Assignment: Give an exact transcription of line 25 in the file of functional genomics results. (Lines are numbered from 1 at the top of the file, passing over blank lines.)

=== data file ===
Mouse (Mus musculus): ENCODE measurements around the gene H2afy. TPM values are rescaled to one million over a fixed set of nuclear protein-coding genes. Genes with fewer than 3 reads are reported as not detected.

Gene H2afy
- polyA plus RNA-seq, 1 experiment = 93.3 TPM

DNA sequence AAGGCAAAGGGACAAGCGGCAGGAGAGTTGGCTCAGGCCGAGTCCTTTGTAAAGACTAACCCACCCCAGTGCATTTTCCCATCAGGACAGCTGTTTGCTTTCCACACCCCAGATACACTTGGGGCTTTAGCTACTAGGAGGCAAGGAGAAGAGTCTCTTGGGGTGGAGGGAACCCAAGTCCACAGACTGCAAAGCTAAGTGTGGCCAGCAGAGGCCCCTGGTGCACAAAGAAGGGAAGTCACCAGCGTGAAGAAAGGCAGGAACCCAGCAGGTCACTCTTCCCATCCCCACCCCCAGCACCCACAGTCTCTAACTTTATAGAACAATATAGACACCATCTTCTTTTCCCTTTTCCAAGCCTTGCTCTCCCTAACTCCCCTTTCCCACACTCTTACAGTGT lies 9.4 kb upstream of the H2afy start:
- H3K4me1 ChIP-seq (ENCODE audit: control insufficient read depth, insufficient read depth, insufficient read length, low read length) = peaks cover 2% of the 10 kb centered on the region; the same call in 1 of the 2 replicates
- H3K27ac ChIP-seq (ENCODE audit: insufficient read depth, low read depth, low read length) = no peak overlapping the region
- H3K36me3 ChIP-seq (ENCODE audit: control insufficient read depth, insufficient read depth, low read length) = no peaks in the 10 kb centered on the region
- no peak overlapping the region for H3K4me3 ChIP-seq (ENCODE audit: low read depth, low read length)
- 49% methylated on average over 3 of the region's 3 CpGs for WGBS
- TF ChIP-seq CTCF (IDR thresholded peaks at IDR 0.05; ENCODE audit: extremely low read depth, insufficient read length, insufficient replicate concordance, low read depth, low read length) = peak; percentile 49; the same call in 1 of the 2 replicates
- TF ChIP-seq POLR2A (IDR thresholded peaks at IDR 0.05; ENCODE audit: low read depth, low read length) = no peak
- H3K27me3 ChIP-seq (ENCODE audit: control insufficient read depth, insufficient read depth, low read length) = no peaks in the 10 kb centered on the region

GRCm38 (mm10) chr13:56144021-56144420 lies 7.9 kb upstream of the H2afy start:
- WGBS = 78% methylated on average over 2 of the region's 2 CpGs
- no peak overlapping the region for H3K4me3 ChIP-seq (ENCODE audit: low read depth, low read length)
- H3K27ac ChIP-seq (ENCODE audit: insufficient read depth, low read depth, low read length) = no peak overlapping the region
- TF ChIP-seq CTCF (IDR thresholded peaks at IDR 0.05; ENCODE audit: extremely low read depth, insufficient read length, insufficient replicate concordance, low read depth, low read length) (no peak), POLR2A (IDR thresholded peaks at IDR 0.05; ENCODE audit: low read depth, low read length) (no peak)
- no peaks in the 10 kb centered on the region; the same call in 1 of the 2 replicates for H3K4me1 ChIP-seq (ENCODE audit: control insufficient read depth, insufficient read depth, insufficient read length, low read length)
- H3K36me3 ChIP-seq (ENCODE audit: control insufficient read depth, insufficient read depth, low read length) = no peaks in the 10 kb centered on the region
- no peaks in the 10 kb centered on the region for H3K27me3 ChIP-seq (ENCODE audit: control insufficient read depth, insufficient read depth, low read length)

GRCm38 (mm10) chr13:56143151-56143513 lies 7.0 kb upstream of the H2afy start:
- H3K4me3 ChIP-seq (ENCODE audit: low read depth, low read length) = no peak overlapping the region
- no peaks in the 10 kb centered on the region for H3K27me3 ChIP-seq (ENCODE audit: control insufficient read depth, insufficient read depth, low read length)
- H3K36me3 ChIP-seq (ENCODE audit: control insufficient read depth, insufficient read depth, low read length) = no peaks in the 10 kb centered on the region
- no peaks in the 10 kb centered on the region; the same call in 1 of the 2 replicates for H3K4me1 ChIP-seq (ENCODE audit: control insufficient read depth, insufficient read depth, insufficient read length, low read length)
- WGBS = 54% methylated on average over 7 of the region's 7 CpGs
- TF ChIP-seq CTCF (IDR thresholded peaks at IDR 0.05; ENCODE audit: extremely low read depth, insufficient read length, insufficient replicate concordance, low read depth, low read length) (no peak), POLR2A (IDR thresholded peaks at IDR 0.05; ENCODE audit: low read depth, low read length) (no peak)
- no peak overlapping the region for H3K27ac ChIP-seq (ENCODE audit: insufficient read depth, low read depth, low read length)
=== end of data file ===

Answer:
- no peaks in the 10 kb centered on the region; the same call in 1 of the 2 replicates for H3K4me1 ChIP-seq (ENCODE audit: control insufficient read depth, insufficient read depth, insufficient read length, low read length)